Handymen typically do not maintain any workers’ compensation coverage.

There have been a number of cases in California where a person who claims to be an independent contractor gets injured, then turns around and claims to be an employee of the association in order to collect workers’ compensation benefits.

In some circumstances the erosion of the independent contractor relationship is codified in case law.   For example, if the association hires an individual to perform a task for which a license is required, that individual will immediately be deemed to be the employee of the association for workers’ compensation benefits (State Compensation Ins. Fund v. Workers’ Comp. Appeals Board (1985) 40 Cal.3d 5, 12-16 ).  This provision of the Labor Code makes an unlicensed contractor who is performing work for which a license is required an employee of the hirer, for the purpose of workers’ compensation.   How easily could such an issue arise?   In a former newsletter we discussed that the California Business and Professional Code requires a contractor’s license to trim a tree measuring 15 feet or more. (Bus. & Prof. Code, § 7026.1, subd (c)).    If your handyman is on a ladder trimming even the lowest branch on a fifteen-foot tree and is injured, he could be deemed the association’s employee and entitled to full workers’ compensation benefits.

California’s State Compensation Insurance Fund (State Fund) does offer an alternative for the sole proprietor:  the opportunity for the handyman to purchase their own coverage.   Unfortunately, few handymen avail themselves of this opportunity holding firm to the belief that because they have no employees, they are not required to maintain protection.  No one would judge them for trying to keep their expenses down, but failing to maintain their own coverage and their lack of a valid contractor’s license likely means that the exposure for any injury sustained by a handyman on the premises will commute to the association.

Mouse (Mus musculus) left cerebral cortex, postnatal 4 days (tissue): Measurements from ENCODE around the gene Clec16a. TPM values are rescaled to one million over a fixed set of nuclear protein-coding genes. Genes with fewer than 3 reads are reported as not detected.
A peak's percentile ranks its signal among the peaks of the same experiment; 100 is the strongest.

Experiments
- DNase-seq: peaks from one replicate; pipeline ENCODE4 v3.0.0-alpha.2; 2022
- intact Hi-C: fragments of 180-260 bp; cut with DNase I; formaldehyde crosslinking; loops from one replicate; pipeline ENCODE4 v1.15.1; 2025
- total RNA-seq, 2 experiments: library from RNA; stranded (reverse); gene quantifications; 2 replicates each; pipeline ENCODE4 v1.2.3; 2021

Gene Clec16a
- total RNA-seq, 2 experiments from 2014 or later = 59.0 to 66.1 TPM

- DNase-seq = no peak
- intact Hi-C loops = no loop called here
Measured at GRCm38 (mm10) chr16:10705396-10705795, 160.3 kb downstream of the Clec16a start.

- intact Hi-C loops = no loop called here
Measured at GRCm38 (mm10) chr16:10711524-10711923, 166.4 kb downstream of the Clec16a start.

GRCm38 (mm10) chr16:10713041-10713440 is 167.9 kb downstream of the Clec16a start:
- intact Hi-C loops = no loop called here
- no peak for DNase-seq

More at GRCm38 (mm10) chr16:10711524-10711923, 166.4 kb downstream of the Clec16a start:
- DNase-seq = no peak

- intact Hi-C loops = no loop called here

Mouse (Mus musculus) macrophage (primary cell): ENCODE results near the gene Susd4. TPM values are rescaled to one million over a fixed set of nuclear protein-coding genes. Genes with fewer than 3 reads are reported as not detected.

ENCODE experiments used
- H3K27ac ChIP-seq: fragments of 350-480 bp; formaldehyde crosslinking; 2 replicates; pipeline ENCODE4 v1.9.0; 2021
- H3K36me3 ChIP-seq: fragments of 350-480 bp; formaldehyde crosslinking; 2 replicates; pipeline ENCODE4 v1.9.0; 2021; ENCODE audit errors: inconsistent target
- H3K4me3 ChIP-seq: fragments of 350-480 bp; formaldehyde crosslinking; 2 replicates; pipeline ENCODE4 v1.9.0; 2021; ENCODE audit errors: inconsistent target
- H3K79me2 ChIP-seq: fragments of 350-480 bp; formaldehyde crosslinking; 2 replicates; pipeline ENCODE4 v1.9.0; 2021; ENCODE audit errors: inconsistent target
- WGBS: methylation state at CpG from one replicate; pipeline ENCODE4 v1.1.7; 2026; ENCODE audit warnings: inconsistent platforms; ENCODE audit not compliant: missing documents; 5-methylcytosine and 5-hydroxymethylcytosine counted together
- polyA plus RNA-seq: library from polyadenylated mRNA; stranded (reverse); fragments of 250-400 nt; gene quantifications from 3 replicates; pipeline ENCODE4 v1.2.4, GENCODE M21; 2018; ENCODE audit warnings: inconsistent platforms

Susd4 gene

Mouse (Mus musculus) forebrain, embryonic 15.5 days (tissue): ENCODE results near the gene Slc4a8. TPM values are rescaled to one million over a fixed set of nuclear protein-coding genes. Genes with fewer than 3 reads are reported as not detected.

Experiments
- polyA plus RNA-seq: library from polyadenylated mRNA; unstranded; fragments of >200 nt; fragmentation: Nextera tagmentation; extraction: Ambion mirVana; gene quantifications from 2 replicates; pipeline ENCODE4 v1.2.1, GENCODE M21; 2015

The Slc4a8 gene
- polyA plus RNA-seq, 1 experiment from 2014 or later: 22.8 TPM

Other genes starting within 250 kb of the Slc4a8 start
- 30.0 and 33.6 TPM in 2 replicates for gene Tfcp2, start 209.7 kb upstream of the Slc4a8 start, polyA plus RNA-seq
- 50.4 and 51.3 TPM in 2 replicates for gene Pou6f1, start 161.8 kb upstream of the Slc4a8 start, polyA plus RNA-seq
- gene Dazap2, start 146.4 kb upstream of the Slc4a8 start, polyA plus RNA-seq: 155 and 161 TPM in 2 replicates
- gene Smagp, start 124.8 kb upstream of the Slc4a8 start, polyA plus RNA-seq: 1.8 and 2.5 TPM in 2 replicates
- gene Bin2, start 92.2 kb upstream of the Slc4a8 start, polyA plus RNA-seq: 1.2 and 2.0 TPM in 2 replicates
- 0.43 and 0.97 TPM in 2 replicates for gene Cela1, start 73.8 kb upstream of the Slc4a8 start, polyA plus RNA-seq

There are 43 different construction trade licenses recognized by the CSLB.   That is potentially 43 different ways your handyman, and by extension, your association could get in hot water. Risk transfer is a way to protect the association and the association’s claims history from the calamities caused by inexperienced and under qualified workers. The cost/benefit analysis for using a handyman may be favorable, but only in the short term…until there’s a claim.  Using licensed and insured contractors is an important first step for the board to properly manage risk.


Was It an Accident. by Mark E. Hancock

Accidents happen, and in every lawsuit insurance coverage is a critical issue. Coverage–or the lack of it–often determines whether the defendant receives a defense and whether the plaintiff recovers compensation.

Many accident cases, such as auto collisions, do not involve serious coverage disputes. But there are other situations that turn on the question of whether the defendant’s conduct was accidental (and covered by liability insurance) or intentional (and not covered). These disputes often involve California Insurance Code section 533, which precludes coverage for “willful acts.” This section is embedded in every insurance policy in the state (J.C. Penney Cas. Ins. Co. v. M.K., 52 Cal. 3d 1009, 1019 (1991)).

Legally, what determines whether an act is willful or intentional, as opposed to accidental? Is it the actor’s intent, or the consequences of the action?

It is not an easy question, for a willful act can result in unintended damage. For example, a person can intend to hit a softball with a bat, but not for the ball to smash though a neighbor’s window. In addition, people sometimes simply don’t fully analyze the potential ramifications of their conduct, or don’t care about the consequences. These circumstances are classic hallmarks of negligence and, in extreme cases, recklessness. Yet insurance policies usually cover them.

Defining Terms